and try to pressure you, so make sure you have someone with you. We
had many, many wonderful doctors, and one who wanted to experiment on
our child with his own private theories of treatment instead of going
the traditional route. When we argued because of the deterioration of
our child’s condition, he came to “listen” but really just tried to
sell us again on his course of treatment and admonished us for taking
time out of his rounds every day. So we relieved him of the hassle of
working with us, and were much happier with Doctor #2. After the fact,
we learned other medical staff had thought his decisions were rash,
but no one came and told us until we stepped up and insisted on a
7 Go with your gut. While in the ICU we met a young mother who had a
baby she thought from the beginning was very ill. She asked the doctor
to transport the baby to the area hospital with the highest level ICU.
The doctor argued with her and said she was a first-time mom and was
being overprotective. Nevertheless, she insisted, but when the doctor
called the other hospital for transport, he told them the baby was
fine and it was just an anxious mother. So, the transport team took
their time getting there and were furious to find the baby had
declined so much that she was too unstable to transport. They had to
work on stabilizing her for four hours before they could even move
her. She was a very, very sick little baby and mom was right. Don’t
worry about people thinking you’re crazy—you know this baby better
than anyone else, and you are probably right. If no one will listen to
you, call guest relations and ask for an advocate. Ask for a social
worker to help you.
8 If teams of nurses are touring through to show off your baby’s
high-tech equipment to other nurses and say things like, “We hardly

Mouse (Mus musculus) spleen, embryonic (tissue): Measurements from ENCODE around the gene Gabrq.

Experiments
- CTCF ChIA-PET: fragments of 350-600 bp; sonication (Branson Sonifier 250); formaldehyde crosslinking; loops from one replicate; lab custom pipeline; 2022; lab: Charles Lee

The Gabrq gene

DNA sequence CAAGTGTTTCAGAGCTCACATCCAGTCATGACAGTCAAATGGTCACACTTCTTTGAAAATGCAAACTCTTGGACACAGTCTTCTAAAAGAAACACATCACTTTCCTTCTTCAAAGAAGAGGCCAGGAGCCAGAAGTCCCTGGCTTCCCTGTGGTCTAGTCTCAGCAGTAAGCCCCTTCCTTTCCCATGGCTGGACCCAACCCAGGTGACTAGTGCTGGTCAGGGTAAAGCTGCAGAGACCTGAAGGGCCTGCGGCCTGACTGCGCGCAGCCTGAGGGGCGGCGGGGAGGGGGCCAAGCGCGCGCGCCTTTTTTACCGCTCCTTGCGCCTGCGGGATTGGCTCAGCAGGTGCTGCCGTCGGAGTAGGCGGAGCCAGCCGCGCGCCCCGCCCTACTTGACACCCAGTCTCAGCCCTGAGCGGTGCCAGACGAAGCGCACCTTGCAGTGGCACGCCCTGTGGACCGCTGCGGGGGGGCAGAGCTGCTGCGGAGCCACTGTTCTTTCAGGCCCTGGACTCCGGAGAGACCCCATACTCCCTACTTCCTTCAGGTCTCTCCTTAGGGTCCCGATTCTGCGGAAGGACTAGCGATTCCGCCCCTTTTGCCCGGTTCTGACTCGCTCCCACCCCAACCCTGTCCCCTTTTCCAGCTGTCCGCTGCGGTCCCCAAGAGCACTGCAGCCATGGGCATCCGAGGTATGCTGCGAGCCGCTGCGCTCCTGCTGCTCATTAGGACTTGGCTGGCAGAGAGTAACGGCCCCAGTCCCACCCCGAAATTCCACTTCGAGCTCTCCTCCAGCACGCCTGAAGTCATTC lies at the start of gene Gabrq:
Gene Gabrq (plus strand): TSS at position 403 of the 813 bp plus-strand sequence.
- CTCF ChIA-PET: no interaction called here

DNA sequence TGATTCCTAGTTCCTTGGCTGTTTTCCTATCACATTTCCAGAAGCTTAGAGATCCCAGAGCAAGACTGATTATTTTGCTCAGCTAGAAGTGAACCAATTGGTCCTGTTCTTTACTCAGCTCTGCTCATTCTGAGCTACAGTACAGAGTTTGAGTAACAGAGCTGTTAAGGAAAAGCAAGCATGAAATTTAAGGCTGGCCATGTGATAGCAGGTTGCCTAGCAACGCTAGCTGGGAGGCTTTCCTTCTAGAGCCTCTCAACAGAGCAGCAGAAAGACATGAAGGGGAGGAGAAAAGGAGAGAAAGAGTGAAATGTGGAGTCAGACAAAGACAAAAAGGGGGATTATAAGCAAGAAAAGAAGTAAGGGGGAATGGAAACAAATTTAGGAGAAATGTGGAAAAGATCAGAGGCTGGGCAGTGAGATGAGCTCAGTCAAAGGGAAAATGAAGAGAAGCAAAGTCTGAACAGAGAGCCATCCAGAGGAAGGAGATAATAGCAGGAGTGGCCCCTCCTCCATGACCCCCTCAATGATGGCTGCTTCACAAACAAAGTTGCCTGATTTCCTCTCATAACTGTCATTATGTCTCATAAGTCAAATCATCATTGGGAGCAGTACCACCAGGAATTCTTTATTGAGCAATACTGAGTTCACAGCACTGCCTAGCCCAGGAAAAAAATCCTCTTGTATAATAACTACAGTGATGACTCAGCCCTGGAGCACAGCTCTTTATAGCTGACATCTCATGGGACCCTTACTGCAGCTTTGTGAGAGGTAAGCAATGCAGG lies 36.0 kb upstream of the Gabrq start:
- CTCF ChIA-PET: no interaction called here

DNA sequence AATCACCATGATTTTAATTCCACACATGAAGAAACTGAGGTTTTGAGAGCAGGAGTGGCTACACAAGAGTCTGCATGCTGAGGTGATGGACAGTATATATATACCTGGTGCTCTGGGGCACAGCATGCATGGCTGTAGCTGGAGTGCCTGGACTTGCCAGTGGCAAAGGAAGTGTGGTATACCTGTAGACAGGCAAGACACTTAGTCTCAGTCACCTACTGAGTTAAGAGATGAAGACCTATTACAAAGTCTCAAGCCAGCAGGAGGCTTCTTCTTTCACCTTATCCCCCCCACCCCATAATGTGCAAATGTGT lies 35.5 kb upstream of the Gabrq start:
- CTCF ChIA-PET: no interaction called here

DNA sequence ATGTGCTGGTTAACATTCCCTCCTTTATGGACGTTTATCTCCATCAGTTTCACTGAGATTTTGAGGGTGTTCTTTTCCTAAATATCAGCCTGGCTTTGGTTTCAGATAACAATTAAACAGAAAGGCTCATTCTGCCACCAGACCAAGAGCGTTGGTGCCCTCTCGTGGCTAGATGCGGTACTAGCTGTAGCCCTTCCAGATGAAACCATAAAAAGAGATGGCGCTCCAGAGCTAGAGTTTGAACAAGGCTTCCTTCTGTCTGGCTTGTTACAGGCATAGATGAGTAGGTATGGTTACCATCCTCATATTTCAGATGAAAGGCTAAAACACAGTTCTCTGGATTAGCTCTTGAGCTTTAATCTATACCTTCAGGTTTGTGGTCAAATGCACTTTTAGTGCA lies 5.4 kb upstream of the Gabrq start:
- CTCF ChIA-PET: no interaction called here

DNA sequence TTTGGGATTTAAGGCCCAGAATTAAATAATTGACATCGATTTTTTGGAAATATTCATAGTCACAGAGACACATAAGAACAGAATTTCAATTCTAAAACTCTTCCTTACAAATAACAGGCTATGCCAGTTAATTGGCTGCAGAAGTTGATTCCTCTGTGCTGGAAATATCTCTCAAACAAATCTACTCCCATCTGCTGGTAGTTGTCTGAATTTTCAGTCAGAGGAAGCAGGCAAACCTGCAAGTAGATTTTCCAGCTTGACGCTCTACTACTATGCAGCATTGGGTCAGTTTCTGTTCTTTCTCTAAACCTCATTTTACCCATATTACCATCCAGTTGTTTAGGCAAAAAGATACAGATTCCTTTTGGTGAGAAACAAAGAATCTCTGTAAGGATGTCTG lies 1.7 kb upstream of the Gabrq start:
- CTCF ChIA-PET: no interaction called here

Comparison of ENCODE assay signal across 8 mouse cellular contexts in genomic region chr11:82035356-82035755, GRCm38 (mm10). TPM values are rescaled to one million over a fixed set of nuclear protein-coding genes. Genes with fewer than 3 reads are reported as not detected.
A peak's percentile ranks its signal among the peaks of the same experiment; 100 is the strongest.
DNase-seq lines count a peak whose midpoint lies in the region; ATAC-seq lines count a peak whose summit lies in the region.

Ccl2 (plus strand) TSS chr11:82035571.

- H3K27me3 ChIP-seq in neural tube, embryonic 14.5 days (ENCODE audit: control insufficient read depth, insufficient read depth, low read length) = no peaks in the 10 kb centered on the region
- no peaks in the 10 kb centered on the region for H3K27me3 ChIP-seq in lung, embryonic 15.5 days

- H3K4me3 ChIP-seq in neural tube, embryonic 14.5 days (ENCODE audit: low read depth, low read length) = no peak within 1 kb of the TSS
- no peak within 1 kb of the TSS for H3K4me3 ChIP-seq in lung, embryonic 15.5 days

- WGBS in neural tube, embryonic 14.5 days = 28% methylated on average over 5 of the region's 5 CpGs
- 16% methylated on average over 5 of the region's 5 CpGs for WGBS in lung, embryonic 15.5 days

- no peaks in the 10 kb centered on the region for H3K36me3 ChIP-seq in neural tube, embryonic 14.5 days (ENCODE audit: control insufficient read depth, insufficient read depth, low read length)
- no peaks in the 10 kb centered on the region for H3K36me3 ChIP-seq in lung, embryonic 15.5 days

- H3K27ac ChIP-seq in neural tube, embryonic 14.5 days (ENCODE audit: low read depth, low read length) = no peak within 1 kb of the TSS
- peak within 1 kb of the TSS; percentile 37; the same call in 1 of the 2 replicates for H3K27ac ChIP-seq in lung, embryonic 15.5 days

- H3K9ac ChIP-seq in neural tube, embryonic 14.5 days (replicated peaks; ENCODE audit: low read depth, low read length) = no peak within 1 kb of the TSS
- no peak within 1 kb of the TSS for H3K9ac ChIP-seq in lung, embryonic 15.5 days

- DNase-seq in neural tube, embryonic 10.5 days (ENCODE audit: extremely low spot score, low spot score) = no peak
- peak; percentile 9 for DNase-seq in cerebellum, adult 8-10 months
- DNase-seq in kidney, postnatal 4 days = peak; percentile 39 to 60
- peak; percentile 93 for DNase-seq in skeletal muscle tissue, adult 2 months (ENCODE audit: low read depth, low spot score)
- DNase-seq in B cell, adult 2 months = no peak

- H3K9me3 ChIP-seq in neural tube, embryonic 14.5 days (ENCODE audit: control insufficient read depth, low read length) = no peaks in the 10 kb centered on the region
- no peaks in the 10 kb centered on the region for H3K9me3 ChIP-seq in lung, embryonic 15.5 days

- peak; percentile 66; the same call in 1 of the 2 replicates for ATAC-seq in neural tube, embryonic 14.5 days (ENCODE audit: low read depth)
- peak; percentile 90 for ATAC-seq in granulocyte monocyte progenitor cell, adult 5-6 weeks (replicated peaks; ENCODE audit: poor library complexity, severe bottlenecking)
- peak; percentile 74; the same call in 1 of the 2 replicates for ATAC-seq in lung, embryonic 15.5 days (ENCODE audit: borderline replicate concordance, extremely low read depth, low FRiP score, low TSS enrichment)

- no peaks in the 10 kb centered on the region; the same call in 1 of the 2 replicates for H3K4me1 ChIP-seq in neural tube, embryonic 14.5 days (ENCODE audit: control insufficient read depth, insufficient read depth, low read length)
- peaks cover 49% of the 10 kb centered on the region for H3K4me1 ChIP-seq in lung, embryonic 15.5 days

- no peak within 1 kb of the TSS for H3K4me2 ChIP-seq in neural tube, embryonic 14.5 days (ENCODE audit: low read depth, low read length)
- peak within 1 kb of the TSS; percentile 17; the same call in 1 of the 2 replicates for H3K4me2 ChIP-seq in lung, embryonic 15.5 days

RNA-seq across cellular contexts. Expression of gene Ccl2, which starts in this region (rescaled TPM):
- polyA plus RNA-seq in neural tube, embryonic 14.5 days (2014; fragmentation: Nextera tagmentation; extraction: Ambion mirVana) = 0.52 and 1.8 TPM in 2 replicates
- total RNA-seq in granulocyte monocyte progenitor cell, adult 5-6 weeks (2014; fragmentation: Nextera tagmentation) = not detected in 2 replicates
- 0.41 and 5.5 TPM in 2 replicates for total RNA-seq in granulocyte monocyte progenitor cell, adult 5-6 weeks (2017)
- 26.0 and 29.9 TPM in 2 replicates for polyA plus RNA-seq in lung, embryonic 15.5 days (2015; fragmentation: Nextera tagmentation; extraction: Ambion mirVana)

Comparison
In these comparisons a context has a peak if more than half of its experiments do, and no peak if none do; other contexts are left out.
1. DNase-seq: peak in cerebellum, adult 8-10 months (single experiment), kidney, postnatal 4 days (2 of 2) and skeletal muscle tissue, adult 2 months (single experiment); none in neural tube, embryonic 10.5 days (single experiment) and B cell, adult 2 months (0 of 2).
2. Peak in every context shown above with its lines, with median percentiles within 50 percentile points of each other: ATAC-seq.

ever have to use this,” or, “In my time working here I’ve only seen
three babies on this,” odds are good you are in the wrong hospital for
your baby’s condition and should get out NOW. If your hospital is
consulting with other doctors at a larger hospital to figure out
treatments, go to the larger hospital. Don’t worry that it’s far or
that you don’t know how to get there. Usually the big hospitals are
much more equipped for longer ICU stays and have things like showers
for the families, beds to sleep in the room, a much smaller
nurse-to-patient ratio, and more knowledge on treatments for your
9 Don’t wait until things are going down to transport. If the baby
may need more equipment, transport when the baby’s stable. Otherwise
they sometimes die in transport. As the mom of a baby who required the
very most life support you can receive, I was very thankful for this
advice. I think it probably helped save my baby’s life.
10 Bring little snacks or gifts for your nurses and doctors. If you
have other children post their pictures in the room. Make little signs
for the baby. Bring in cute blankets. Whatever you can do to make it
more obvious your baby is a person and not a very sick project, the
more attention the child will likely get.
11 Do bond with your baby. Try to enjoy the little moments of
happiness in the middle of all of this. DO TAKE PICTURES. If your baby
heals up perfectly you’re going to want a chronicle of this terrible
walk. If your baby doesn’t get better, you will treasure every single
picture you have, tubes or not.
12 Sing to your baby, touch your baby—even if he or she appears to be
unconscious. This matters. Often babies are given a paralytic to keep
them from tearing out the tubes, but though they appear asleep because
they can’t move, they can hear and feel. Ask for music therapy if the
hospital has it.
13 Make eye contact as often as possible. Nurses are often doing
something else while handling your baby and can’t make eye contact.
Eventually after this “neglect” a baby will stop making eye contact
when people talk. Combat this by touching and eye contact as much as
possible. If your baby is “low stimulation” find out why and see if
it’s actually helping. If the answer is, “Oh because all of the babies
in this area are,” advocate for more skin contact.
14 Try to protect the baby’s sleep as much as possible. Being
constantly disturbed can make a baby frantic and jumpy. Try to set
aside some hours after a narcotic dose to let the baby sleep without
15 Wear a washcloth in your shirt without any perfume or lotions.
Sleep in it, then leave it in the baby’s bed or cover baby’s eyes with
it so your scent is with him. This seems to improve healing.
16 It’s OK to grieve. You don’t have to put up a brave front for
everyone. It hurts to see your poor baby in tubes and drugs.
17 It’s OK to pray. We certainly did!
18 It’s OK to hope. Remember, you’re not the first parents to ever go
through this. Other families have found the strength to handle this
terrifying time, and you will, too.